The Relevance of Science

  • Carl Friedrich von Weizsäcker
1959 to 1961
University of Glasgow

In The Relevance of Science, Weizsäcker engaged in a dialogue with intellectuals more than with the specialists in the fields he discusses. He diagnoses the ambivalence of the scientific civilization in place at the time the lectures were given.

He also aims to present practical solutions to problems raised in his theoretical work.

First, he presents an account of history from a philosophical standpoint. Then he outlines his own philosophical ideas as a basis for further discussion. He discusses the history of Western thought by examining the history of nature, seeing his lectures not primarily as giving rise to practical advice but as helping to develop our consciousness.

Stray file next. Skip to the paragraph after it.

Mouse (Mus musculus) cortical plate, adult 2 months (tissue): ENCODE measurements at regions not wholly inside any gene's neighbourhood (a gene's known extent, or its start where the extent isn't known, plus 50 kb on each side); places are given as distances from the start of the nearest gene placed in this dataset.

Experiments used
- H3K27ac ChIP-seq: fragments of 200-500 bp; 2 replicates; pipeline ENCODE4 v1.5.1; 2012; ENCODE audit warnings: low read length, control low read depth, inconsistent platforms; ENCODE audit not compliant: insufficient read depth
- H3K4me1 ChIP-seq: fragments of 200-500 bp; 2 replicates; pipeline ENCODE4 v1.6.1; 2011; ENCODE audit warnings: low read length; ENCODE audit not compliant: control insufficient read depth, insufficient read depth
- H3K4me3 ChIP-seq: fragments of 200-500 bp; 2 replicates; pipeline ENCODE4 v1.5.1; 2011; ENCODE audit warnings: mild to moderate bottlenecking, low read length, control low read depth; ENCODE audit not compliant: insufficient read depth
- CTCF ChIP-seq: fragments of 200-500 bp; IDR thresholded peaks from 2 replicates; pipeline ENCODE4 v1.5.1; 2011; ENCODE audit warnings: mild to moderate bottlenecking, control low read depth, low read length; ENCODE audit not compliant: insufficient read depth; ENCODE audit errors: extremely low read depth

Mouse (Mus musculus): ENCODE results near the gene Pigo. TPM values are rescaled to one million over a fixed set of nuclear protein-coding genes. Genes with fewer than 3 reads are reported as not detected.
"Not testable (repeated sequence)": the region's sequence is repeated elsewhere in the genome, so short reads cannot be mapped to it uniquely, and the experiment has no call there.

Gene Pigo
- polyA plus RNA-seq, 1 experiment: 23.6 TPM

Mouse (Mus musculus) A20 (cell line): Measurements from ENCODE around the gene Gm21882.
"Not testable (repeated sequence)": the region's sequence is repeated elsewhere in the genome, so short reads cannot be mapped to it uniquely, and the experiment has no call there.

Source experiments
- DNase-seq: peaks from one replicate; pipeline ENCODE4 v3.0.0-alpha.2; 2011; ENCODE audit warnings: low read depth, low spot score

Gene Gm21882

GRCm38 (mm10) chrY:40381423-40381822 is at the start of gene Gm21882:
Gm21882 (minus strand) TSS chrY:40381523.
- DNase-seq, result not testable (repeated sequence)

Benedikt Bock
University of Glasgow

The Road of Science and the Ways to God

  • Stanley L. Jaki
1974 to 1976
University of Edinburgh

The lectures seek to demonstrate by historical and epistemological analysis the necessary dependence of the rise of science in the West, and its continuation in the whole world, upon the cultural and metaphysical matrix provided by the Judeo-Christian worldview. The key and unique features of that worldview required for science to be born and mature include conviction of the world’s rationality, intelligibility and contingency, summarized by the Thomistic proofs for the existence of God.

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